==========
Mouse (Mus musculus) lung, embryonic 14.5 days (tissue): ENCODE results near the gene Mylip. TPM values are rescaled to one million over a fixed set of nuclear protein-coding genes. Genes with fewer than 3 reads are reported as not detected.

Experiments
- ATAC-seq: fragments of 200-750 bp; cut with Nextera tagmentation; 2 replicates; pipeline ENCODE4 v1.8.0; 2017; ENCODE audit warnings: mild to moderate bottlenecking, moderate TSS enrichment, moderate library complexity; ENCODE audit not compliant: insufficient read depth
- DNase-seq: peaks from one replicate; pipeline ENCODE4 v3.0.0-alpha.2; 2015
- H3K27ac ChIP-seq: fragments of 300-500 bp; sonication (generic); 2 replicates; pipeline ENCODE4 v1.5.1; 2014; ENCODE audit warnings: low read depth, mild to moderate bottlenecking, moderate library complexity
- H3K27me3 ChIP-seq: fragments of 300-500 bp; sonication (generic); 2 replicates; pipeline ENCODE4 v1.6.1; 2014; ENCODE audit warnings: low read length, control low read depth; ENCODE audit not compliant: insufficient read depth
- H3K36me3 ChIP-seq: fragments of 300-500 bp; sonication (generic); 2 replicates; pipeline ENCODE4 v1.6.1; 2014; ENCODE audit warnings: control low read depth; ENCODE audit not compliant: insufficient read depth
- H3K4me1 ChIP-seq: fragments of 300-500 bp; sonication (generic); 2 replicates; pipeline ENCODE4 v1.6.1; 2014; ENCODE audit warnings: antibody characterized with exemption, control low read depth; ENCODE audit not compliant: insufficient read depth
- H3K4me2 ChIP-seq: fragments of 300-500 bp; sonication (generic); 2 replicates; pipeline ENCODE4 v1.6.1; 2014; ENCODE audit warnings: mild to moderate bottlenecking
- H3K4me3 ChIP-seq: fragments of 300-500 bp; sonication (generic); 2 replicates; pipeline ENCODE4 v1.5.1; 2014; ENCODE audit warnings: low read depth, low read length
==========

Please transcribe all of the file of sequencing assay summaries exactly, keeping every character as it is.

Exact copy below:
Mouse (Mus musculus) lung, embryonic 14.5 days (tissue): ENCODE results near the gene Mylip. TPM values are rescaled to one million over a fixed set of nuclear protein-coding genes. Genes with fewer than 3 reads are reported as not detected.

Experiments
- ATAC-seq: fragments of 200-750 bp; cut with Nextera tagmentation; 2 replicates; pipeline ENCODE4 v1.8.0; 2017; ENCODE audit warnings: mild to moderate bottlenecking, moderate TSS enrichment, moderate library complexity; ENCODE audit not compliant: insufficient read depth
- DNase-seq: peaks from one replicate; pipeline ENCODE4 v3.0.0-alpha.2; 2015
- H3K27ac ChIP-seq: fragments of 300-500 bp; sonication (generic); 2 replicates; pipeline ENCODE4 v1.5.1; 2014; ENCODE audit warnings: low read depth, mild to moderate bottlenecking, moderate library complexity
- H3K27me3 ChIP-seq: fragments of 300-500 bp; sonication (generic); 2 replicates; pipeline ENCODE4 v1.6.1; 2014; ENCODE audit warnings: low read length, control low read depth; ENCODE audit not compliant: insufficient read depth
- H3K36me3 ChIP-seq: fragments of 300-500 bp; sonication (generic); 2 replicates; pipeline ENCODE4 v1.6.1; 2014; ENCODE audit warnings: control low read depth; ENCODE audit not compliant: insufficient read depth
- H3K4me1 ChIP-seq: fragments of 300-500 bp; sonication (generic); 2 replicates; pipeline ENCODE4 v1.6.1; 2014; ENCODE audit warnings: antibody characterized with exemption, control low read depth; ENCODE audit not compliant: insufficient read depth
- H3K4me2 ChIP-seq: fragments of 300-500 bp; sonication (generic); 2 replicates; pipeline ENCODE4 v1.6.1; 2014; ENCODE audit warnings: mild to moderate bottlenecking
- H3K4me3 ChIP-seq: fragments of 300-500 bp; sonication (generic); 2 replicates; pipeline ENCODE4 v1.5.1; 2014; ENCODE audit warnings: low read depth, low read length